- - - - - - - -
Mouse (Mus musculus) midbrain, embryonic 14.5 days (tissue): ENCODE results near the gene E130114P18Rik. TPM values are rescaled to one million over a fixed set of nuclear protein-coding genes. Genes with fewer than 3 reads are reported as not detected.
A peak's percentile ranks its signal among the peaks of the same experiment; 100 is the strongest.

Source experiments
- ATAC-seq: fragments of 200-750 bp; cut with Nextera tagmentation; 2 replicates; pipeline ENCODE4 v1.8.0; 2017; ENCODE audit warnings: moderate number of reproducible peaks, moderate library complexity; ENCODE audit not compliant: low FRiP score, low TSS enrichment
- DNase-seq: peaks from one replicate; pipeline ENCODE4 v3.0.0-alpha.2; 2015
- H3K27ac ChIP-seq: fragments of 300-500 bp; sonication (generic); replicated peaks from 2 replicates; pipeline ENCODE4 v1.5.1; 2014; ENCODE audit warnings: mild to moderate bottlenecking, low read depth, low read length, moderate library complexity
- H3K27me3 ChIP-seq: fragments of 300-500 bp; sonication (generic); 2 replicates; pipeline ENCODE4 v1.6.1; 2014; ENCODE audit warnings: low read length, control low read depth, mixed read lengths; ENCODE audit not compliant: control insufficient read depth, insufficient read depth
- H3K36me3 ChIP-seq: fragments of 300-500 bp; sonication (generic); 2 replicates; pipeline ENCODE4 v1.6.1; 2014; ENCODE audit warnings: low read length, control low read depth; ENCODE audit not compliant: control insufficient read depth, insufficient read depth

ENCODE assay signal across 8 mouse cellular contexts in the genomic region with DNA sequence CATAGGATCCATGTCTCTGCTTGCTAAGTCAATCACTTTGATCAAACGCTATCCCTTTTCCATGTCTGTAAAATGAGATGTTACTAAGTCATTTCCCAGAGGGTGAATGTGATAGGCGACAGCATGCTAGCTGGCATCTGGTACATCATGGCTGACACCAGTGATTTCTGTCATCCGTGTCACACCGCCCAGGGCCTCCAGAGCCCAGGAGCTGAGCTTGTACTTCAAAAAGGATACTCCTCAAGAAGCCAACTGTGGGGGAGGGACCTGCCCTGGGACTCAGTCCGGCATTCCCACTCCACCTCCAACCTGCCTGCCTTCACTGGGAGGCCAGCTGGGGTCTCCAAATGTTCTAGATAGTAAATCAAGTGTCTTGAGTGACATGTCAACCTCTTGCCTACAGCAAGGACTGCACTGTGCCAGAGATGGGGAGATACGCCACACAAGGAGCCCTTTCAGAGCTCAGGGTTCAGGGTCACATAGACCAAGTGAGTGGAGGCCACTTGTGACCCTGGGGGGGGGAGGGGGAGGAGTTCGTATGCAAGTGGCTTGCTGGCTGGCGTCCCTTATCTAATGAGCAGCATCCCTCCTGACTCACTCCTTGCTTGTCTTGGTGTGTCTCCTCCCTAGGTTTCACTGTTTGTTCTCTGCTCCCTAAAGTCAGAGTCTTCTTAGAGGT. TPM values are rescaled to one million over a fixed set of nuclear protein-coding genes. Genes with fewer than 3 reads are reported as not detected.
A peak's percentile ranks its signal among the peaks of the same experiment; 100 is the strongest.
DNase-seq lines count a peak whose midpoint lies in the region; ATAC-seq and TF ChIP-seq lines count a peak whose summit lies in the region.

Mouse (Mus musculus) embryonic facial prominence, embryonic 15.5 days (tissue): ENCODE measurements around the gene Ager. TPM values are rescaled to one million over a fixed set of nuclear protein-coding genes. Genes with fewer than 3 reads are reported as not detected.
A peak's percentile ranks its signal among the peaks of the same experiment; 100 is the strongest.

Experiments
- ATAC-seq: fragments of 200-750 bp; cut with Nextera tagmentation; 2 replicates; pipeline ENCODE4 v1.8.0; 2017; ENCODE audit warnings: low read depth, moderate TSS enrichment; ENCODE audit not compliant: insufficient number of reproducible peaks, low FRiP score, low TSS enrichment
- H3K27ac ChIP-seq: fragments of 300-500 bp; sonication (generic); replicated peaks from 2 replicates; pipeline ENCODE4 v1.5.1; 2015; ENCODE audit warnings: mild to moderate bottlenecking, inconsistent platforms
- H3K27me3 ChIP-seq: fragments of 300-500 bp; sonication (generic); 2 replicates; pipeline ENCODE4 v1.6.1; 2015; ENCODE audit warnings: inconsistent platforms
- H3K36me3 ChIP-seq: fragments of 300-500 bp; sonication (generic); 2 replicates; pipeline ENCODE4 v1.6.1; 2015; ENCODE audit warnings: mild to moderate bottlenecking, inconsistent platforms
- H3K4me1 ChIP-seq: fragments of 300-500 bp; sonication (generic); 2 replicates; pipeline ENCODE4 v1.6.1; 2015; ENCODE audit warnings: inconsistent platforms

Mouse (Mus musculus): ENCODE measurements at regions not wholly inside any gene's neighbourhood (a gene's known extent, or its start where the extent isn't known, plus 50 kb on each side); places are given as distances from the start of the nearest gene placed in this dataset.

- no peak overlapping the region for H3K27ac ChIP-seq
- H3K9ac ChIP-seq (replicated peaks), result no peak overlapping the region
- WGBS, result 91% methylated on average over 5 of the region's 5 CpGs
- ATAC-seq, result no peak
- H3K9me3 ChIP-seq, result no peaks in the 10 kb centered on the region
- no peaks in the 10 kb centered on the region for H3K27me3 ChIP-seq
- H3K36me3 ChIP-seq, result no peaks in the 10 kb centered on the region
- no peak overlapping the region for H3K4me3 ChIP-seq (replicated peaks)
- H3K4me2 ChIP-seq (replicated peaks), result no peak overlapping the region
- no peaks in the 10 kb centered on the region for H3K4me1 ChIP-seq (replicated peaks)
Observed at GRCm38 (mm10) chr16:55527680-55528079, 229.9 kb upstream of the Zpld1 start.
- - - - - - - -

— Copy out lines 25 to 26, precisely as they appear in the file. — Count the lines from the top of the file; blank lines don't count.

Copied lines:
- H3K9me3 ChIP-seq, result no peaks in the 10 kb centered on the region
- no peaks in the 10 kb centered on the region for H3K27me3 ChIP-seq